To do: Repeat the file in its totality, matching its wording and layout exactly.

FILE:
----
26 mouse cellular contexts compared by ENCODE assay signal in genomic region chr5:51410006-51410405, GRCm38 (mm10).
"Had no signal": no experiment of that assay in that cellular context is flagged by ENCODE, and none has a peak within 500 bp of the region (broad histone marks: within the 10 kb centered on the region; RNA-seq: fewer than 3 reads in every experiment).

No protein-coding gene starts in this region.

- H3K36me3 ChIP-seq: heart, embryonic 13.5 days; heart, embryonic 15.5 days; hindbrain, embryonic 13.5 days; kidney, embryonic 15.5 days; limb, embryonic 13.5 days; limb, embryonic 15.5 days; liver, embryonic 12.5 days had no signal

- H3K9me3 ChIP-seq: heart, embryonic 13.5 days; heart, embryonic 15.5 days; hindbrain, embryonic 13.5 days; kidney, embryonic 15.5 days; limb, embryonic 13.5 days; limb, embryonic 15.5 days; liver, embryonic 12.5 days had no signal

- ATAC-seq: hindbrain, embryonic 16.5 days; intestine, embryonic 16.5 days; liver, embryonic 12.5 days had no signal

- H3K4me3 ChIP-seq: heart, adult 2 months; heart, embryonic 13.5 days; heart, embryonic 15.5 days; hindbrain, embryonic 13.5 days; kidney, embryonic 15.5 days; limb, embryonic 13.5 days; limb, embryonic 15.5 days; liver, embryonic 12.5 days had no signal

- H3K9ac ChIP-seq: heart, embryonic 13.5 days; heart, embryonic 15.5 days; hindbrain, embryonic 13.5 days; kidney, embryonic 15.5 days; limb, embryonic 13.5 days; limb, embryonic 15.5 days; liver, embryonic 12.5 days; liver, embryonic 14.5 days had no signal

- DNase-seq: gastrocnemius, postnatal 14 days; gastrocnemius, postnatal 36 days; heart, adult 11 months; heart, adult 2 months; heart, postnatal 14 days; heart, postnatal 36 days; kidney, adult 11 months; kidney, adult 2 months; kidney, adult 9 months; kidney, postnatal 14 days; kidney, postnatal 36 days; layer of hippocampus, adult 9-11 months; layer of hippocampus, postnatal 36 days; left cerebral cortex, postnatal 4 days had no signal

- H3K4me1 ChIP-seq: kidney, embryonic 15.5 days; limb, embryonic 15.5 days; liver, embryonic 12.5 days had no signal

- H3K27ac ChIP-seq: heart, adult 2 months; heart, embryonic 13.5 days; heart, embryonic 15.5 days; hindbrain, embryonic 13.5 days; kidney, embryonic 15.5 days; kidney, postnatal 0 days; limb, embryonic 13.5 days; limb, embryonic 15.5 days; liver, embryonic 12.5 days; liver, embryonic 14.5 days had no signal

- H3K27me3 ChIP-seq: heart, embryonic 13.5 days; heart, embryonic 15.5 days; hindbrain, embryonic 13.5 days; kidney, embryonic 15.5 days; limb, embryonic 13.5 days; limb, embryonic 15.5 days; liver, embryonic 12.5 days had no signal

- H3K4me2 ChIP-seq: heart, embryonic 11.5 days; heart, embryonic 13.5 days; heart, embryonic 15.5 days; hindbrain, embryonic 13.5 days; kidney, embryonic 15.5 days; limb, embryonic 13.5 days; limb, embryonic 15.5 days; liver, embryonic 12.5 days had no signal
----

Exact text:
26 mouse cellular contexts compared by ENCODE assay signal in genomic region chr5:51410006-51410405, GRCm38 (mm10).
"Had no signal": no experiment of that assay in that cellular context is flagged by ENCODE, and none has a peak within 500 bp of the region (broad histone marks: within the 10 kb centered on the region; RNA-seq: fewer than 3 reads in every experiment).

No protein-coding gene starts in this region.

- H3K36me3 ChIP-seq: heart, embryonic 13.5 days; heart, embryonic 15.5 days; hindbrain, embryonic 13.5 days; kidney, embryonic 15.5 days; limb, embryonic 13.5 days; limb, embryonic 15.5 days; liver, embryonic 12.5 days had no signal

- H3K9me3 ChIP-seq: heart, embryonic 13.5 days; heart, embryonic 15.5 days; hindbrain, embryonic 13.5 days; kidney, embryonic 15.5 days; limb, embryonic 13.5 days; limb, embryonic 15.5 days; liver, embryonic 12.5 days had no signal

- ATAC-seq: hindbrain, embryonic 16.5 days; intestine, embryonic 16.5 days; liver, embryonic 12.5 days had no signal

- H3K4me3 ChIP-seq: heart, adult 2 months; heart, embryonic 13.5 days; heart, embryonic 15.5 days; hindbrain, embryonic 13.5 days; kidney, embryonic 15.5 days; limb, embryonic 13.5 days; limb, embryonic 15.5 days; liver, embryonic 12.5 days had no signal

- H3K9ac ChIP-seq: heart, embryonic 13.5 days; heart, embryonic 15.5 days; hindbrain, embryonic 13.5 days; kidney, embryonic 15.5 days; limb, embryonic 13.5 days; limb, embryonic 15.5 days; liver, embryonic 12.5 days; liver, embryonic 14.5 days had no signal

- DNase-seq: gastrocnemius, postnatal 14 days; gastrocnemius, postnatal 36 days; heart, adult 11 months; heart, adult 2 months; heart, postnatal 14 days; heart, postnatal 36 days; kidney, adult 11 months; kidney, adult 2 months; kidney, adult 9 months; kidney, postnatal 14 days; kidney, postnatal 36 days; layer of hippocampus, adult 9-11 months; layer of hippocampus, postnatal 36 days; left cerebral cortex, postnatal 4 days had no signal

- H3K4me1 ChIP-seq: kidney, embryonic 15.5 days; limb, embryonic 15.5 days; liver, embryonic 12.5 days had no signal

- H3K27ac ChIP-seq: heart, adult 2 months; heart, embryonic 13.5 days; heart, embryonic 15.5 days; hindbrain, embryonic 13.5 days; kidney, embryonic 15.5 days; kidney, postnatal 0 days; limb, embryonic 13.5 days; limb, embryonic 15.5 days; liver, embryonic 12.5 days; liver, embryonic 14.5 days had no signal

- H3K27me3 ChIP-seq: heart, embryonic 13.5 days; heart, embryonic 15.5 days; hindbrain, embryonic 13.5 days; kidney, embryonic 15.5 days; limb, embryonic 13.5 days; limb, embryonic 15.5 days; liver, embryonic 12.5 days had no signal

- H3K4me2 ChIP-seq: heart, embryonic 11.5 days; heart, embryonic 13.5 days; heart, embryonic 15.5 days; hindbrain, embryonic 13.5 days; kidney, embryonic 15.5 days; limb, embryonic 13.5 days; limb, embryonic 15.5 days; liver, embryonic 12.5 days had no signal